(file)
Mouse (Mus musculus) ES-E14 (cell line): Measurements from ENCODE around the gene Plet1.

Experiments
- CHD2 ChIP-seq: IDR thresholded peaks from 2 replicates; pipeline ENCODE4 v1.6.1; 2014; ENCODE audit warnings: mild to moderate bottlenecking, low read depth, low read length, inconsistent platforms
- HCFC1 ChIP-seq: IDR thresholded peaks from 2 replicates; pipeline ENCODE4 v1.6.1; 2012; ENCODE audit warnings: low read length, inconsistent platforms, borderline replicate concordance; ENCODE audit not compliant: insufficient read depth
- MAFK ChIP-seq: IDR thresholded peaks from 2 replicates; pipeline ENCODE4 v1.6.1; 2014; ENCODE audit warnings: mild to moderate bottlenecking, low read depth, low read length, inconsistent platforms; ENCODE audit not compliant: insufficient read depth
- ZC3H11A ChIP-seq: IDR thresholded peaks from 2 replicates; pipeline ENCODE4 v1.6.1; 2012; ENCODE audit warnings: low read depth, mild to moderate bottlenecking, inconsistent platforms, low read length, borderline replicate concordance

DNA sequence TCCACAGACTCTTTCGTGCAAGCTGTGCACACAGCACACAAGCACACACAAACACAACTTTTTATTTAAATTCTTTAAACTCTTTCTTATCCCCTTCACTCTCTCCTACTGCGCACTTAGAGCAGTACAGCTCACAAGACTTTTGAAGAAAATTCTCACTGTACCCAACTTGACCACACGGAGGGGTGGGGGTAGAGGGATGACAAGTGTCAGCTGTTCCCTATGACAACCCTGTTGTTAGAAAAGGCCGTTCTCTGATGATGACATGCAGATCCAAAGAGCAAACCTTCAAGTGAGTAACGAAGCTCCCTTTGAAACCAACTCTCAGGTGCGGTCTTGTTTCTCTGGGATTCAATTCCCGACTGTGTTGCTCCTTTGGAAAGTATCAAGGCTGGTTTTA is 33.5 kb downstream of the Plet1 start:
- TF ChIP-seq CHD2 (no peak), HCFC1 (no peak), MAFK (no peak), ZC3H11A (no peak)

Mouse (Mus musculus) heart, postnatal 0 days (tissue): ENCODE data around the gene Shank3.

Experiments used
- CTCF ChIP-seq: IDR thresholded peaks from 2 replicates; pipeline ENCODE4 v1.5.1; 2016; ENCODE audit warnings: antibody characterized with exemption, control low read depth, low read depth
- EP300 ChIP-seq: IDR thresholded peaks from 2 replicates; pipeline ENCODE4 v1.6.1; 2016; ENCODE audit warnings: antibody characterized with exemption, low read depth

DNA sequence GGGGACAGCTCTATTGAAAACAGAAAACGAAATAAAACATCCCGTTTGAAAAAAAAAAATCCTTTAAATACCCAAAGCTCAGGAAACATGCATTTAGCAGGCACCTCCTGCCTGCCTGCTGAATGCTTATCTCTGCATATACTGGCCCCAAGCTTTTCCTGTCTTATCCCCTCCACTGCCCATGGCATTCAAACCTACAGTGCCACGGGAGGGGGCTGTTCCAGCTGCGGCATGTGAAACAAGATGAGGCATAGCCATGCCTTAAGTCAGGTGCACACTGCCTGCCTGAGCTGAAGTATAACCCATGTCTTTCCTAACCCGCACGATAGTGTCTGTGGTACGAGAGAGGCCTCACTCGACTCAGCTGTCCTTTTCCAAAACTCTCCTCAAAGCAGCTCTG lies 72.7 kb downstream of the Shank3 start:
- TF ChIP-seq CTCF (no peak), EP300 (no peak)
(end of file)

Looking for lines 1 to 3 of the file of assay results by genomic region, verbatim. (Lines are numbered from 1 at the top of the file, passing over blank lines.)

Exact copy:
Mouse (Mus musculus) ES-E14 (cell line): Measurements from ENCODE around the gene Plet1.

Experiments
- CHD2 ChIP-seq: IDR thresholded peaks from 2 replicates; pipeline ENCODE4 v1.6.1; 2014; ENCODE audit warnings: mild to moderate bottlenecking, low read depth, low read length, inconsistent platforms